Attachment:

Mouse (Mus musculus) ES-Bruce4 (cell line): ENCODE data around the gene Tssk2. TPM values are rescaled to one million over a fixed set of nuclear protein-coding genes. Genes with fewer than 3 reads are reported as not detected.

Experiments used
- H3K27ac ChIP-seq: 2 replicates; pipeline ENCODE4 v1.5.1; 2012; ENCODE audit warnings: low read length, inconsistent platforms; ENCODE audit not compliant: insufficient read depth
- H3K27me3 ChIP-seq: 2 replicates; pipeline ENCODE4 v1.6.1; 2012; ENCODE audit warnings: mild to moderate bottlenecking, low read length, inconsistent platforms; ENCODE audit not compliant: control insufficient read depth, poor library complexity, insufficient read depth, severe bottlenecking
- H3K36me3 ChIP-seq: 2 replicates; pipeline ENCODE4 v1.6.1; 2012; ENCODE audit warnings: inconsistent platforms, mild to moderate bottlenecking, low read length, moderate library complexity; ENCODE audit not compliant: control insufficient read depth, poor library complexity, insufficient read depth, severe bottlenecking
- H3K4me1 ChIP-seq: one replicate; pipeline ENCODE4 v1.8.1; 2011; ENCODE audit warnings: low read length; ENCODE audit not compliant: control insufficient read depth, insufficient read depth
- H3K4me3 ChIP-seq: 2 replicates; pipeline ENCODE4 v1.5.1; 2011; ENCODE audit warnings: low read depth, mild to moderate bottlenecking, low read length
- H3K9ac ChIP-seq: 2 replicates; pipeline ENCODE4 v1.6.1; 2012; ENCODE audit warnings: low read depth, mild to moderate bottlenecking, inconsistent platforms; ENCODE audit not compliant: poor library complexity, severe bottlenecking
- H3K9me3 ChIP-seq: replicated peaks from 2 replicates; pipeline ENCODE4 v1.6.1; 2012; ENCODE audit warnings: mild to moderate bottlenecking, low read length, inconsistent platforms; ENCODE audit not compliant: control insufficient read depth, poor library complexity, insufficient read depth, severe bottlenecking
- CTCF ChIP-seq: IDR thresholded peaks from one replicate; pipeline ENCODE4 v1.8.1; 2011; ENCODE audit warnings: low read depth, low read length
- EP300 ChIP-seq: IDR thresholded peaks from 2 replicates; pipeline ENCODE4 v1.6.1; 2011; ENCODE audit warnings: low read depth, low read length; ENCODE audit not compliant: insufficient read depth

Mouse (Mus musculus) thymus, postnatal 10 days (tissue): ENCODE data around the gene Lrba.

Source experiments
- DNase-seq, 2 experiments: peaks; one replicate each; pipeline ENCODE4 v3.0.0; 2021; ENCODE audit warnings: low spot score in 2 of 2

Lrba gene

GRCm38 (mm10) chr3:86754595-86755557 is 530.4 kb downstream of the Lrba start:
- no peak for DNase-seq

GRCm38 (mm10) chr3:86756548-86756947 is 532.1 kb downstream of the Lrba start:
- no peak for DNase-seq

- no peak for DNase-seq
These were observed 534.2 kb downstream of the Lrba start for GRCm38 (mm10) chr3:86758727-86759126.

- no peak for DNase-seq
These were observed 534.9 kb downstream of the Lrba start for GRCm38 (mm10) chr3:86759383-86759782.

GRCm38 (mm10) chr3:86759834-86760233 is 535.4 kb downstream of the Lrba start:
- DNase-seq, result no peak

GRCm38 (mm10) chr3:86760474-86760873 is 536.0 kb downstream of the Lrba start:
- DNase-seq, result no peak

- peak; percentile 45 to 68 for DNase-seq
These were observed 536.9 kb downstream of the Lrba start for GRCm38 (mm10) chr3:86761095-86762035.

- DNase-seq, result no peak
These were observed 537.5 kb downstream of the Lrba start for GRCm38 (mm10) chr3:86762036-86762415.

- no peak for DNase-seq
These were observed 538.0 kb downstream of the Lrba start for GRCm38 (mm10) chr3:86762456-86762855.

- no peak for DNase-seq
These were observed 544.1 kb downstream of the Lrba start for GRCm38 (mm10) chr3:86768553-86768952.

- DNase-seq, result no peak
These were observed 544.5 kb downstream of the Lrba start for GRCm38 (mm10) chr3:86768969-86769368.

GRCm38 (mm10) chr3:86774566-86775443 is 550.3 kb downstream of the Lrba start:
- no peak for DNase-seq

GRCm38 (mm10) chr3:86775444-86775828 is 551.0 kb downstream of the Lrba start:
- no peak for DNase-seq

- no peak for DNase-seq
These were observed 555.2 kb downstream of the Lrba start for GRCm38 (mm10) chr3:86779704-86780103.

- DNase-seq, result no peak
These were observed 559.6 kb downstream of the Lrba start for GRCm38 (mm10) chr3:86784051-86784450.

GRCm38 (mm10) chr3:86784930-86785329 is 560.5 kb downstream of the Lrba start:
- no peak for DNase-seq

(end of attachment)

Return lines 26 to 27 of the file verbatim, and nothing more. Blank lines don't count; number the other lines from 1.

GRCm38 (mm10) chr3:86760474-86760873 is 536.0 kb downstream of the Lrba start:
- DNase-seq, result no peak